The Show Must Go On 

UM's Entertainment Management program prepares students for a star-studded industry. But nothing compares to its current life lesson.

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"Through this whole thing I've learned so much about how many students are dedicated to him," she says. "It brings tears to my eyes. Whenever he was walking around kids would want to talk with him and follow him and say 'hi' and they'd send him letters about what he's done for them in their lives."

Douglas currently spends most of his days in speech therapy and physical therapy. The expressive aphasia caused by the stroke left him virtually speechless, at first. As he's begun to speak again, he has trouble expressing the words he wants to say, even though he can form them in his mind. Mild ataxia has made it difficult to balance and he has trouble with motor skills in one arm.

"There's no cure for aphasia," says Judy. "That part of his brain will always be damaged, but your brain has the ability to rewire itself to compensate. The rewiring is the big unknown and he is making tremendous progress."

UMEM is also making steady progress. At the moment, the program's kicking off the last three shows of its Saturday Night Shuffle, a concert series at Sean Kelly's that showcases local artists like Three Eared Dog and Kung Fu Kongress. On Saturday, May 7, UMEM will conclude the month-long annual Spring Thaw event with a festival, which features local band High Voltage, vendors, games and nonprofit booths. All of the shows are run entirely by students.

One of those students, UMEM senior Ashley Barber, recently finished working in Los Angeles with Elias Arts, the largest music production company in the nation. He started as an intern but eventually ended up in a paid position working for the company's president, wrangling recording sessions with stars like Annie Lennox. Climbing the ladder, he says, had everything to do with the budgeting and media skills he learned from Douglas and UMEM speakers.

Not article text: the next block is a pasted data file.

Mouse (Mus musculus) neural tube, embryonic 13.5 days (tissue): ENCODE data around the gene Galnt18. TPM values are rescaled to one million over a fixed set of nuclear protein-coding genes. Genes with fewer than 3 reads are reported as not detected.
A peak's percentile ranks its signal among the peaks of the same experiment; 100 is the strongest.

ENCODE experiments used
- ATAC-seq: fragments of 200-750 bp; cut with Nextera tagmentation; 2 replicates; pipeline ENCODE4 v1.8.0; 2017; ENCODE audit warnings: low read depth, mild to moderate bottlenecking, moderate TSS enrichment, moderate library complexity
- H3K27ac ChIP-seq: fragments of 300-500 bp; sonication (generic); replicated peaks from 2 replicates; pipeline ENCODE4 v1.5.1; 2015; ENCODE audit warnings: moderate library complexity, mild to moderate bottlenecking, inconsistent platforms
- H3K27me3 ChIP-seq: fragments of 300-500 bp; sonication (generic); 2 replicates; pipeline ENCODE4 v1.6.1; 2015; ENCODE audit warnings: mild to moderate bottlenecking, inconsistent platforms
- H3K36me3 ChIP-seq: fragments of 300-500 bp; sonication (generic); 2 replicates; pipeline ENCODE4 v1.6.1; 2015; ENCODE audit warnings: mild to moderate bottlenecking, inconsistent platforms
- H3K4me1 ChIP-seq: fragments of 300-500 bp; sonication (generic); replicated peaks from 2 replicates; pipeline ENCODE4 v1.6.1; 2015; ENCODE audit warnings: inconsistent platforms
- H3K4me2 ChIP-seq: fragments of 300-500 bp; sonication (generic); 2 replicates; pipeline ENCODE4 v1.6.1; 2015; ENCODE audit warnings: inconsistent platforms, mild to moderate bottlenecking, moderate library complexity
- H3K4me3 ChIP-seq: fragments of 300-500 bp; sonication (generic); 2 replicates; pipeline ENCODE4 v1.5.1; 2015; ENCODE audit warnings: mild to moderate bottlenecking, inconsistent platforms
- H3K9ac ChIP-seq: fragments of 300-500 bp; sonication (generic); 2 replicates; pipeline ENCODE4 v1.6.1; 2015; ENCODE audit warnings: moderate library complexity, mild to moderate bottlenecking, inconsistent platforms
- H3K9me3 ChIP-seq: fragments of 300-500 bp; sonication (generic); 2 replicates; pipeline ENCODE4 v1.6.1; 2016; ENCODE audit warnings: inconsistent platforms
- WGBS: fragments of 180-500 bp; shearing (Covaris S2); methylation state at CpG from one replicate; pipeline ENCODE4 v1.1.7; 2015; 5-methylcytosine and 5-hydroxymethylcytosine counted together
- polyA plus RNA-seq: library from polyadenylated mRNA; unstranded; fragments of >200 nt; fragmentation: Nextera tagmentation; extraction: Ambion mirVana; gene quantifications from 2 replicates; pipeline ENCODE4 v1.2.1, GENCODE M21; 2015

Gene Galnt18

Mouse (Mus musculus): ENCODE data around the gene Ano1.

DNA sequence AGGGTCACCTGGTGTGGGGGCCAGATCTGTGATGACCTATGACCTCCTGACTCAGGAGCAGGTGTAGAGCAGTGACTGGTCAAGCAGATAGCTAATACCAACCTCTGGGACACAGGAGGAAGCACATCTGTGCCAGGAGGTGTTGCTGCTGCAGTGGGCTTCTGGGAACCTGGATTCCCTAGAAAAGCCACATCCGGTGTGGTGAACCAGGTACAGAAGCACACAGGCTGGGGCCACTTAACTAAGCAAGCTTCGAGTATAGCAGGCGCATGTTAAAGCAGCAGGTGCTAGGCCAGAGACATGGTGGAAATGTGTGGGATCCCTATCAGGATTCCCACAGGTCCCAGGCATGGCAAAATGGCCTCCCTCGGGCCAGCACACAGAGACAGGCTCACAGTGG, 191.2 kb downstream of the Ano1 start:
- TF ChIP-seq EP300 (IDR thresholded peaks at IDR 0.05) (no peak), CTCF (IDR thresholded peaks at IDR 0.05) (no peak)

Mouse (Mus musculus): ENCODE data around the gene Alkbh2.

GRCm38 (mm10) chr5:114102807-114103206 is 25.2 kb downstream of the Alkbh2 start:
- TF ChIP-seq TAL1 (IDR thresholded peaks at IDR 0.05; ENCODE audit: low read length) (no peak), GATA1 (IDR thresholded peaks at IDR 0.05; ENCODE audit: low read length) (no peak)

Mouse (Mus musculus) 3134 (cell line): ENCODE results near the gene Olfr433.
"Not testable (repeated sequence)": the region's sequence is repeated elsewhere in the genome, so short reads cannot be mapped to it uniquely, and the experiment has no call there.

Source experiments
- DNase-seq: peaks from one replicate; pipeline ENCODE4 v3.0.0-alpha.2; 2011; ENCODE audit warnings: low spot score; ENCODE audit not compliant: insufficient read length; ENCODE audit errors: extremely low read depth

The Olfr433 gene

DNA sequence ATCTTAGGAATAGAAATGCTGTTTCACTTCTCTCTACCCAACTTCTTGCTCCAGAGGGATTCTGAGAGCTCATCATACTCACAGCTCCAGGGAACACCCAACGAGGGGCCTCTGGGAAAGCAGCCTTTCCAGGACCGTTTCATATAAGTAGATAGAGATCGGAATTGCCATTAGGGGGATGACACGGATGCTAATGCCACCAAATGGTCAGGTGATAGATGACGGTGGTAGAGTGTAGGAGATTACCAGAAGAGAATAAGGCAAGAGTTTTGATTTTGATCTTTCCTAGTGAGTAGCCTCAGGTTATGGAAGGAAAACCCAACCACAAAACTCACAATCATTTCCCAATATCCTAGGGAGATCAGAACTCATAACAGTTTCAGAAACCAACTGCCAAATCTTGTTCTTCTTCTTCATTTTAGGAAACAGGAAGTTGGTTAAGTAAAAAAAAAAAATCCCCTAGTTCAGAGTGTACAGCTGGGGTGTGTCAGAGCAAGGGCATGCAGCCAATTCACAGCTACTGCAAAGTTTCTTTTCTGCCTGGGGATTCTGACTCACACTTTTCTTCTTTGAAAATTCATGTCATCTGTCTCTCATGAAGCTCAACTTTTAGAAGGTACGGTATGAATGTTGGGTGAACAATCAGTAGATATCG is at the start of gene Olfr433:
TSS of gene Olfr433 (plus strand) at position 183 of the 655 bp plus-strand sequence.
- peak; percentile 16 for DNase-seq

"I used to think these places in the entertainment business were impenetrable," he says. "But it's actually not an unattainable dream."

click to enlarge UM alum Jeremy Sauter is a marketer for Paramount Pictures. He works with UMEM director Scott Douglas to teach UM students tangible skills for working in the film industry. “It’s a meritocracy and you get ahead by actually having skills,” Sauter says. “I’m a superfan of what Scott does for students. I’m a real believer.” - PHOTO BY CHAD HARDER
  • Photo by Chad Harder
  • UM alum Jeremy Sauter is a marketer for Paramount Pictures. He works with UMEM director Scott Douglas to teach UM students tangible skills for working in the film industry. “It’s a meritocracy and you get ahead by actually having skills,” Sauter says. “I’m a superfan of what Scott does for students. I’m a real believer.”

Despite big opportunities in L.A., Barber returned to finish his senior year in Missoula. He aims to get the UMEM certificate as well as a film degree. But mostly, he says, it's the hands-on work he's doing for Sean Kelly's and Spring Thaw that will give him a leg up if he eventually returns to California.

"People ask you about it," he says. "Instead of saying, 'I studied it,' like you would for most classes, you can say you actually did it. Yeah, I've produced an event. Yes, we threw a party and it was very successful and we got sponsors."

Besides strong student support, Grimmsmann attributes UMEM's relative stability to strong alumni support and a faculty and staff that understands the program's mission. It's all thanks to Douglas, she says. He essentially made it an easy vehicle to steer.

"It's been a long, rough ride," says Grimmsmann. "But we've been pulling together. Between the chair and the dean and myself we've come up with some great changes that will actually move things forward for the next academic year. It's been a trying time, but there's no question the program is going to be okay. Every success, every happy ending comes with the expense and pain of a lot of hard work and heartache."

At the end of this month, Douglas will head to a treatment center in Chicago to further his recovery. As a send-off, a large group of his former and current students of the entertainment program are putting on a "Rock N Rally" concert through their newly founded group, Friends of Scott Douglas. The show features three bands including Darah Fogerty, whom Douglas chose to be the first artist for the program's popular Artist Development class.

Behind the scenes, of course, are dozens of other entertainment students who have been busy booking, promoting and organizing the event—using the skills they learned from Douglas about the important details and, now, finally, getting the chance to return the favor.

The Rock N Rally kicks off Friday, April 15, at the Wilma Theater at 8 PM. $10/$6 advance, available at the Wilma box office, Wordens Market, Rockin Rudy's, The Adams Center, and The Source in the University Center.

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